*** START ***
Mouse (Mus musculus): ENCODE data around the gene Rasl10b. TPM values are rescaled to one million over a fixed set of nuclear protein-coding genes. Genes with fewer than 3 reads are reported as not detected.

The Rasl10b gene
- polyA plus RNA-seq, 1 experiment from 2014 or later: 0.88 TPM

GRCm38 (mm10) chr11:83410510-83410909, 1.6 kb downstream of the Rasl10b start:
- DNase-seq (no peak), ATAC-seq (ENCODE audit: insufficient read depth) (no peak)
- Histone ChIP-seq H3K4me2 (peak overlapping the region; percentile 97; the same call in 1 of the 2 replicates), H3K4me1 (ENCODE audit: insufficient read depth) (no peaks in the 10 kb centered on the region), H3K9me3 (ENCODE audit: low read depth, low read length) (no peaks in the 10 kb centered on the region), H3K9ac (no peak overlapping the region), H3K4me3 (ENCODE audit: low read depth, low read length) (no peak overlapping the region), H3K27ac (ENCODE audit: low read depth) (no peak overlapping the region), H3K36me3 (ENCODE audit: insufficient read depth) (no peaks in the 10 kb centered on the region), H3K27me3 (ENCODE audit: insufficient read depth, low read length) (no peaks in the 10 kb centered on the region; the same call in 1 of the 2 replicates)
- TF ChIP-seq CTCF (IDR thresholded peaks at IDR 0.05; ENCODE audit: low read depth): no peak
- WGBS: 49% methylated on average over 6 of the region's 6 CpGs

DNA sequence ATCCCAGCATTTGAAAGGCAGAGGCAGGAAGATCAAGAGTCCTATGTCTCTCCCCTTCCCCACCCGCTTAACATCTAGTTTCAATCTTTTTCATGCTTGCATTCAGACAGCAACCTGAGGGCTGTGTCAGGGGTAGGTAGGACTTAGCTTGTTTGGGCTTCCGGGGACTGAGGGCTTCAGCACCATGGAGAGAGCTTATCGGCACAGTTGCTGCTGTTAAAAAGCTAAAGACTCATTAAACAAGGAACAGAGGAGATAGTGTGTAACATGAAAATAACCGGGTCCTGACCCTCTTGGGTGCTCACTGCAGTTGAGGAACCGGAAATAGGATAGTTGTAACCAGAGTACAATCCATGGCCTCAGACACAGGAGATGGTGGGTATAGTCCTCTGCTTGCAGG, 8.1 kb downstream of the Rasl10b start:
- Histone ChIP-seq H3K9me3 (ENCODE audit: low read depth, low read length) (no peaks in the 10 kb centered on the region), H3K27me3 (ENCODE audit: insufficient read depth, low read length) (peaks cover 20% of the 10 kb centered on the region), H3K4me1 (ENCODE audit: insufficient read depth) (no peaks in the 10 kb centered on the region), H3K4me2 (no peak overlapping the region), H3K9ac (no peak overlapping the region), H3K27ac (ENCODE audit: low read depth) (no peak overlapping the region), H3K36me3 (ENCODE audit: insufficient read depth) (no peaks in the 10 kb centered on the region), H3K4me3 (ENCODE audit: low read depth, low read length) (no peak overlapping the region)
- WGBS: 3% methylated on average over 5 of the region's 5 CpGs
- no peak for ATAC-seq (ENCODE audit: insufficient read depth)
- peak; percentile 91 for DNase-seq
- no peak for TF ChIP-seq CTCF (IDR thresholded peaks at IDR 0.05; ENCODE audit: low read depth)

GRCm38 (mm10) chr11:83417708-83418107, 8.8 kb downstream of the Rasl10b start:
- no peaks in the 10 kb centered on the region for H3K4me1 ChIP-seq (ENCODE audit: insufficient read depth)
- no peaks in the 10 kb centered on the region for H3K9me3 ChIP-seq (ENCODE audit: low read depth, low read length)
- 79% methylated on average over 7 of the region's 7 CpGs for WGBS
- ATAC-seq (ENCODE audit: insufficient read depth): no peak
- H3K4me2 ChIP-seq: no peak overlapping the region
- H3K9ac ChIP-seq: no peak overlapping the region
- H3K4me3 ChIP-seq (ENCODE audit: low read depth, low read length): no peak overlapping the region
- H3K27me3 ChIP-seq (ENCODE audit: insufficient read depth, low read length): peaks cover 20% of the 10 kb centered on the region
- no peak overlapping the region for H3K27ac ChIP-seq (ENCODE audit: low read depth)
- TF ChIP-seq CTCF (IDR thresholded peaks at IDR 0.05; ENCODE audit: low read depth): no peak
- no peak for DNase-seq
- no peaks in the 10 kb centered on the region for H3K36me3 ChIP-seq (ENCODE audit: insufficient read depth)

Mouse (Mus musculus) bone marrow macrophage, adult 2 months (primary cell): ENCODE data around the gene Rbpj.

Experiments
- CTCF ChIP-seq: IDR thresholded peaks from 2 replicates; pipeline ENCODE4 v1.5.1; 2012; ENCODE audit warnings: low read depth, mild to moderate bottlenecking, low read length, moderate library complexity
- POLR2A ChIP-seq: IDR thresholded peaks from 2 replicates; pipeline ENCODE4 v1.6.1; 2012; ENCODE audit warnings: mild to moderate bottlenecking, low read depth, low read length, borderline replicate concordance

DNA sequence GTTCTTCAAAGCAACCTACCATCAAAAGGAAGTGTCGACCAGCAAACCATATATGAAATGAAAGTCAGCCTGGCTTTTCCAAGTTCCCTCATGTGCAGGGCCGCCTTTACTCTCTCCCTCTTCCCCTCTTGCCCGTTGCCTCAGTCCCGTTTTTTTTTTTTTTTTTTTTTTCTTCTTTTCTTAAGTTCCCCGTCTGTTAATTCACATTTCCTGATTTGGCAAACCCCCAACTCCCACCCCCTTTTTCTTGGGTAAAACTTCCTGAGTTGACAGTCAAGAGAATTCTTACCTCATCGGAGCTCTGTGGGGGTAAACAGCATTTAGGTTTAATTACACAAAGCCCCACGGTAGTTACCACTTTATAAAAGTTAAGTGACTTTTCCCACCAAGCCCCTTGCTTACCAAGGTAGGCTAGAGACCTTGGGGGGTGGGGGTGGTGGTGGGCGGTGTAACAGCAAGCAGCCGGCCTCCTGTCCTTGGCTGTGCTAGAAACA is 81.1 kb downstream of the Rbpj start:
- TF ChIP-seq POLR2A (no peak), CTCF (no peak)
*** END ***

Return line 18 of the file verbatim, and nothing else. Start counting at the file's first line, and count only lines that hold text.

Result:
- 79% methylated on average over 7 of the region's 7 CpGs for WGBS